VSUs screen visa applicants, check the information against law enforcement databases, and review all applications after they have been checked by consular officers. As currently employed, they largely duplicate the work of consular officers. VSU personnel offer additional law enforcement expertise and access to law enforcement databases, but consular officers could easily be trained to assume some of these responsibilities, freeing VSUs for broader security responsibilities. ICE should be directed to create a module focusing on these skills as a major part of the consular training course. The module should include training on using the law enforcement databases that VSUs currently employ at consular posts.
Rather than have VSUs continue to duplicate the work of consular officers, Congress should authorize the DHS to redefine the role of VSUs to make better use of their expertise and the scarce resources in these units. The State Department's consular structure already has the organization and human resources in place to review visa applications. Instead of being used to conduct secondary reviews of all visa applications, VSU officers could better strengthen U.S. security by acting as regional operators. They could be tasked with identifying crosscutting criminal trends and regional threat patterns from information collected from consular posts. They could further strengthen these efforts by building law enforcement relationships with local and regional organizations. In other words, VSUs would act as international fusion centers for law enforcement purposes, information sharing, and visa security. This function is not currently being fulfilled, and it would be a better use of scarce financial and expert human resources.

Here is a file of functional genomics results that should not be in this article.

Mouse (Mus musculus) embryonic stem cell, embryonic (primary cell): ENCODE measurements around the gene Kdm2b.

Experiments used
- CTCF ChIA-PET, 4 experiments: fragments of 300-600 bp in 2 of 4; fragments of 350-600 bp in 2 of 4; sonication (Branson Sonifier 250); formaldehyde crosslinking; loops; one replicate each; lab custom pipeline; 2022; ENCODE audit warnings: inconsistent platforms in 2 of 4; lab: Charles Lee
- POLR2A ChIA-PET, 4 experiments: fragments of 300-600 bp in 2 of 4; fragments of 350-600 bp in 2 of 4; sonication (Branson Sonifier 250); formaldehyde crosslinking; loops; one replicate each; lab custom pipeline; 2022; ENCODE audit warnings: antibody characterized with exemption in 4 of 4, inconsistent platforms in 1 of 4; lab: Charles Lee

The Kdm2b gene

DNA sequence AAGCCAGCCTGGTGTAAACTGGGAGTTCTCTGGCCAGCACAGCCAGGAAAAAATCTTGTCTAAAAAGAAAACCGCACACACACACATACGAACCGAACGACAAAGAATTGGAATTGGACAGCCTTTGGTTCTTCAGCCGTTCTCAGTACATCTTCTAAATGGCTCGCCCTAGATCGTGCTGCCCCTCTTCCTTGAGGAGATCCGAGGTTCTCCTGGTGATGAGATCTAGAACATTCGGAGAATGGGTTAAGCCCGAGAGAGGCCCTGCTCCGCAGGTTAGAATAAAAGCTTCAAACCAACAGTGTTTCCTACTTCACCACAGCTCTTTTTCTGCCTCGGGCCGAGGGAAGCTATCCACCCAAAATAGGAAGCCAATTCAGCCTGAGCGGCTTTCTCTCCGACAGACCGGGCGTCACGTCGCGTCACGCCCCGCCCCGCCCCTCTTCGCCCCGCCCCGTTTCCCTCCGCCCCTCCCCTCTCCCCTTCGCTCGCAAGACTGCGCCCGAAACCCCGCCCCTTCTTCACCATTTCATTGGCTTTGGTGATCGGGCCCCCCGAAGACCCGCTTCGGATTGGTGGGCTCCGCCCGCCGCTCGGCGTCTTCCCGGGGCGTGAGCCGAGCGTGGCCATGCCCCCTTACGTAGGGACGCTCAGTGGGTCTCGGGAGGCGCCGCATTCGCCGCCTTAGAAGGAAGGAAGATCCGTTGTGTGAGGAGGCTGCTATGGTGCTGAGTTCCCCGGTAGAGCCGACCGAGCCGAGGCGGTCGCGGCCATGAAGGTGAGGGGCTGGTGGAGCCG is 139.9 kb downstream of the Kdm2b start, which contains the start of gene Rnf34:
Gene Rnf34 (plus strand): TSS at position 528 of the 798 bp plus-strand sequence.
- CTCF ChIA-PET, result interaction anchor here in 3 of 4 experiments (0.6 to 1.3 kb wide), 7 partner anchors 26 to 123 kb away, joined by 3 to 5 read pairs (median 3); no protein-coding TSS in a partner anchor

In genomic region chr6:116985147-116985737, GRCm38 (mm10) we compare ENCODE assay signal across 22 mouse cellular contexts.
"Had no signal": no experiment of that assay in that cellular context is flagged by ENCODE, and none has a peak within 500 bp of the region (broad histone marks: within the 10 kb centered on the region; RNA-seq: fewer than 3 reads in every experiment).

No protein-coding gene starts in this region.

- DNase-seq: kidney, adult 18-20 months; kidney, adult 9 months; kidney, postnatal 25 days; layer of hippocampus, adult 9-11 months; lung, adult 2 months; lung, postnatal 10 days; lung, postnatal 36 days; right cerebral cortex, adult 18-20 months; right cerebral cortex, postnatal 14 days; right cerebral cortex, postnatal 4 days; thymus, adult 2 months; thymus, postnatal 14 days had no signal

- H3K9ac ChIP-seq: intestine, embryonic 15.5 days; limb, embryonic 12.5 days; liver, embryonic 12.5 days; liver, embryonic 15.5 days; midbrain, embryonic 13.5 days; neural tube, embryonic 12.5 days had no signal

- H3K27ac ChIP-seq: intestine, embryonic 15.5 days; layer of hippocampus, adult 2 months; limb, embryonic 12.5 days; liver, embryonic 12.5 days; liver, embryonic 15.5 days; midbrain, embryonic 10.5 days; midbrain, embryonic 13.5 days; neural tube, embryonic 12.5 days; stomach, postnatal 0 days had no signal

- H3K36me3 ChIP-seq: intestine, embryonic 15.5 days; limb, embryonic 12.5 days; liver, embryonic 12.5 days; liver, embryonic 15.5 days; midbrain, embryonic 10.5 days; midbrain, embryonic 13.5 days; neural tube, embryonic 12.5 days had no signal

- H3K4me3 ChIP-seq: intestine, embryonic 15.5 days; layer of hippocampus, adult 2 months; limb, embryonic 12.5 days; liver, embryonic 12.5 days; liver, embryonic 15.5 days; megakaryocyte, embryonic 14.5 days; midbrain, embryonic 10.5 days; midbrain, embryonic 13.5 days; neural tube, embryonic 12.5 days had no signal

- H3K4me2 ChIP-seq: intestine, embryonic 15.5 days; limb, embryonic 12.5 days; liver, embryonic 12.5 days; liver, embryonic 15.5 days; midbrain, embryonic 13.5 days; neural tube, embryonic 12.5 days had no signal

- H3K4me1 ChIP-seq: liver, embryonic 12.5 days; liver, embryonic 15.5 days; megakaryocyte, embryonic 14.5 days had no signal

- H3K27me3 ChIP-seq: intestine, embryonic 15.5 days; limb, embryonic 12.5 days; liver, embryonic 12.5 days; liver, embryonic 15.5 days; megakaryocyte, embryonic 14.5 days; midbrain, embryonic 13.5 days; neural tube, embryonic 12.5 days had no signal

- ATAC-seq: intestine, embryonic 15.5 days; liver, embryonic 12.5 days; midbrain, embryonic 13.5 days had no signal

In creating these international fusion centers, the DHS should strategically locate VSUs where they can best address national security concerns and build relationships with foreign intelligence and operations agencies. The DHS should specifically consider trade flows, travel flows, and "hot spots" of criminal and terrorist activity when locating VSUs. If deployed wisely, VSUs could provide an important layer in the U.S. security strategy and add value to the current visa management process.
What Congress and the DHS Should Do. Congress should:
Create an ombudsman authority within the DHS Citizenship and Immigration Services Ombudsman to oversee the visa application process and
Give the DHS greater flexibility in using its Visa Security Units.
The Department of Homeland Security should:
Redeploy VSUs from conducting secondary reviews of visa applications to identifying crosscutting criminal trends and regional threat patterns from information collected from consular posts and
Build law enforcement relationships with local and regional organizations.
Conclusion. Creating a visa ombudsman authority and redefining the role of the VSUs are two crucial elements in reforming visa management. These changes would allow for greater transparency and more efficient use of resources, strengthening the security of the visa process and facilitating travel flows.
James Jay Carafano, Ph.D., is Senior Research Fellow for National Security and Homeland Security in the Douglas and Sarah Allison Center for Foreign Policy Studies, a division of the Kathryn and Shelby Cullom Davis Institute for International Studies, at The Heritage Foundation.